Salesmen create an entirely new loan application form, with incorrect income figures and forged borrower signature, to ensure that the loan is approved. Because some lenders provide a six or twelve month repayment holiday the false application only comes to light long after any cooling of period has expired when the borrower realised they could not meet the repayment terms. On other occasions salesmen adulterated the form signed by the borrower to add a “one” in front of a annual salary figure of, say £7,500, to bring the apparent income up to the level required by the bank.
The scale of loan falsification is not large but has been the cause of much distress for the victims who were then bullied unmercifully by the banks.
Aggressive debt collecting by Banks.
Complaints about misrepresentation by a timeshare trader (under the Consumer Credit Act 1974) to a bank result in both the trader and the bank robustly denying any wrongdoing. The banks then enter into an aggressive; harassing stage of debt collecting despite it being clear that a true dispute does exists. The debt collection tactics of the banks are quite extraordinary and border on harassment
Half a dozen telephone calls every day – including to the consumers workplace – from the bank threatening legal action
Stating that their home is at risk
Saying that they will contact the consumers employer
Placing a default notice on the consumers credit record despite the matter being in dispute
Passing the “debt” to debt collectors who continue the harassment.
A number of consumers report that these tactics have been used for a period of more than 5 years – still without any legal action being started. But in a great many cases these tactics eventually result in the consumer paying the money to avoid the distress and sleepless nights.
Even consumers who have formally demonstrated to the bank that they do not have the resources to pay off the loan continued to be harassed.
Credit Card companies
There is a wide divergence in attitude to timeshare by credit card companies.
Almost all UK based card companies now refuse to provide timeshare traders with card facilities although some traders have obtained such facilities by providing a false statement as to their business.
But in Spain even the most dishonest of timeshare operators appear to have no difficulty obtaining a card facility – much to the chagrin of the UK banks who, routinely have to pay out under the Consumer Credit Act 1974. It is understood that attempts by MasterCard to discourage the granting of card facilities by Spanish banks was rejected by the banks on the grounds that it would lose them substantial commission income!.
For many years some card companies have resisted claims for misrepresentation under the Consumer Credit Act
1974 but recently this resistance has eased with most card companies now being much more helpful to their customers. Even the Royal Bank of Scotland, previously one of the most difficult of banks for consumers to claim against, has realised that the majority of claims of misrepresentation were valid. However some card companies still appear to have a policy of rejecting every claim, however valid it might appear resulting in the claims going to the Financial Ombudsman Service.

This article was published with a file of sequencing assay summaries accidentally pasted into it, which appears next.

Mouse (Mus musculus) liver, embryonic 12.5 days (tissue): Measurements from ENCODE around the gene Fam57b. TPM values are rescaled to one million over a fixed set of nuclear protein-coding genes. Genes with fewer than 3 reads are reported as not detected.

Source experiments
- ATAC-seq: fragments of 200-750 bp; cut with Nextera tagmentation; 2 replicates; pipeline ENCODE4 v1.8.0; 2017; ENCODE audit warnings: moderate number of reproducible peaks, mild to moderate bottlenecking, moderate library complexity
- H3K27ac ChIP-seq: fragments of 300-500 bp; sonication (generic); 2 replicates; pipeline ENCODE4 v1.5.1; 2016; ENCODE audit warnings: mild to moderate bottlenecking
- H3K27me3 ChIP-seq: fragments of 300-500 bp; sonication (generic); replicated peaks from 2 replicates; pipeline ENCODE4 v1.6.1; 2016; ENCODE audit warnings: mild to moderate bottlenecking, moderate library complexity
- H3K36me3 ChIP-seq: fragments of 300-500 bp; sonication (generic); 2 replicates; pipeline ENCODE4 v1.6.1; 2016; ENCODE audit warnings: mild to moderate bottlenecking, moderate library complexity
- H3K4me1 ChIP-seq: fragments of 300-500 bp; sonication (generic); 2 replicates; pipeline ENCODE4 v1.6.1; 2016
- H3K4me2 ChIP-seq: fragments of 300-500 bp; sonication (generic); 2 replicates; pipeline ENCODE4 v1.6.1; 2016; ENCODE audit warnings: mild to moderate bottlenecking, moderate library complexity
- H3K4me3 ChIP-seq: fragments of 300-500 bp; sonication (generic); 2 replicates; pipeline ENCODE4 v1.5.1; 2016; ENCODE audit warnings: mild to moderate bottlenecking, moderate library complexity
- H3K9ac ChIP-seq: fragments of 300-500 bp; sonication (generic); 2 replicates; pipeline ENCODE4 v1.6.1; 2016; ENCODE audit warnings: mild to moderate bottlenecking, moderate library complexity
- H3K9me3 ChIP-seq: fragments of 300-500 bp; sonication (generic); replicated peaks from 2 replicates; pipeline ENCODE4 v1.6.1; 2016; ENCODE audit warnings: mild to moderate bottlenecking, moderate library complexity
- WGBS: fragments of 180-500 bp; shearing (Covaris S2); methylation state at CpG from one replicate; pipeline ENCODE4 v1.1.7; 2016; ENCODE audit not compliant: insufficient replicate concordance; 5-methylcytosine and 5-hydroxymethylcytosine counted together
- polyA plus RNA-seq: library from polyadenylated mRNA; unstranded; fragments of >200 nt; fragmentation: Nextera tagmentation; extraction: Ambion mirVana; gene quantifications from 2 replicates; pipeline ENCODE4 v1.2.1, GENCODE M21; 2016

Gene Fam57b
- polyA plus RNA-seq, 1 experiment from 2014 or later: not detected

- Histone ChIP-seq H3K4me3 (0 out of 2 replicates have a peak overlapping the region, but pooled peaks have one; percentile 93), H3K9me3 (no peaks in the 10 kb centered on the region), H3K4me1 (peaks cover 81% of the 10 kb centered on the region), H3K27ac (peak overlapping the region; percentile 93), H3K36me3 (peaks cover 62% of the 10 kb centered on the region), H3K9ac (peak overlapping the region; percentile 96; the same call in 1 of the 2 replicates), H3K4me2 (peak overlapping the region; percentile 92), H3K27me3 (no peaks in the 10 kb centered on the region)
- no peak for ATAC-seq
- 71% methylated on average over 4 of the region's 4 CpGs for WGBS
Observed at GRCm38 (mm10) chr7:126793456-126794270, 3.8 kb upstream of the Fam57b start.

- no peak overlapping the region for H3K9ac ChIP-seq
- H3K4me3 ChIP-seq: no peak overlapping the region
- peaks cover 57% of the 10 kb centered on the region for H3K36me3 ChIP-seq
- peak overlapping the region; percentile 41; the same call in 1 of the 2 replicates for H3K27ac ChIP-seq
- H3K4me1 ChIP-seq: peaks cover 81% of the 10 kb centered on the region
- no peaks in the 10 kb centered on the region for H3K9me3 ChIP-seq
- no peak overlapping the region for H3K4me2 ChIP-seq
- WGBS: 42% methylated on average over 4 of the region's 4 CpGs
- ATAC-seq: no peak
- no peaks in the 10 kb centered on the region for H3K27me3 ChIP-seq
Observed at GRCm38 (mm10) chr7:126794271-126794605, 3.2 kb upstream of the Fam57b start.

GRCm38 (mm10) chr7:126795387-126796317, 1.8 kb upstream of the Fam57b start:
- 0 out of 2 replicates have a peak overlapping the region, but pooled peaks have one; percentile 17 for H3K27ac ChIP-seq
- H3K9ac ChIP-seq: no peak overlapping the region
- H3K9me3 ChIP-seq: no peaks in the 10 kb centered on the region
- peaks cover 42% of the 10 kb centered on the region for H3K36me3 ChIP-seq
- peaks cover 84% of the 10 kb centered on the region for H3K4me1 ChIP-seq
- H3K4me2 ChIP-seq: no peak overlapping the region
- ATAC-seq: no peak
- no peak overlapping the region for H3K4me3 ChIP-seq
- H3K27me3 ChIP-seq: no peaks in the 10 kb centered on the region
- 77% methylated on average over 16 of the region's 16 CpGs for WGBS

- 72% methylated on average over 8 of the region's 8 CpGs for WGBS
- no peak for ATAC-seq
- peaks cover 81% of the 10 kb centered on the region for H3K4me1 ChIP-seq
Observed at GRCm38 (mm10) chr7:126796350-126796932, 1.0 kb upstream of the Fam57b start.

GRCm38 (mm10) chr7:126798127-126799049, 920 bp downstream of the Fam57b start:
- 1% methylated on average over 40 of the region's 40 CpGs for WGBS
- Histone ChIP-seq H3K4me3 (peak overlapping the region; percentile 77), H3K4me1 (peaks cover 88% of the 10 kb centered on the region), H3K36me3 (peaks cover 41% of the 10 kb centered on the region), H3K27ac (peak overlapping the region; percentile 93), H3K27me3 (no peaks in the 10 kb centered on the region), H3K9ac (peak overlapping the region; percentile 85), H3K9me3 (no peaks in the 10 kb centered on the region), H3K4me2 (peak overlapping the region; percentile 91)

Generally a consumer who persists with a well argued and well supported claim under the Consumer Credit Act
1974 against a credit card company – taking a disputed claim to the Financial Ombudsman Service – appears likely to succeed.
Developers providing extending payment terms (“In-house” loans)
Developers financing their own customers is standard practice in the US but is very uncommon in Europe. The low level of in-house loans in Europe is probably due to their negative impact on cash flow – sales commissions etc. .Having to be paid out before the loan repayments start – and the lack of a bonus payment to sales people as is common when selling using an independent bank loan.
The main self-funding lenders are First Holiday Finance Ltd. (Club la Costa) and Anfi Sales SL (Anfi Group) and
Minster Investments (Pueblo Evita) . Finance International plc (Petchey Leisure) ceased lending in 2007 due to “high level of bad debts”. A few of the smaller developers do provide extended payment terms but on a very limited scale. Corporate Fraud
Tax Evasion on a Grand Scale.
At least €400 million tax evaded – nearly all in Spain.
Nearly all the major timeshare businesses operating in Europe have their principle company(s) and banks registered in off-shore regimes such as the Isle of Man; Guernsey; Luxembourg, Andorra; Gibraltar; Seychelles;
British Virgin Islands “BVI”; Panama; Belize and the Cayman Islands.
These off-shore havens provide facilities for tax evasion, money laundering, protection of assets and secrecy of ownership and control. Just what dishonest traders need to maximise their personal wealth. But all these traders also register a number of companies in the European countries in which they are trading as their “front face” through which a nominal amount of revenue is transacted to satisfy local authorities. The rest (sometimes as much as 85%) is being siphoned off-shore.
In 2000 leading developers were achieving a net profit (before tax) of between 35% and 50% on sales. If they didn’t bother to pay tax then all of this went straight into the pocket of the developer. By 2010 the net pre-tax profit had fallen to single digits with some showing a negative figure.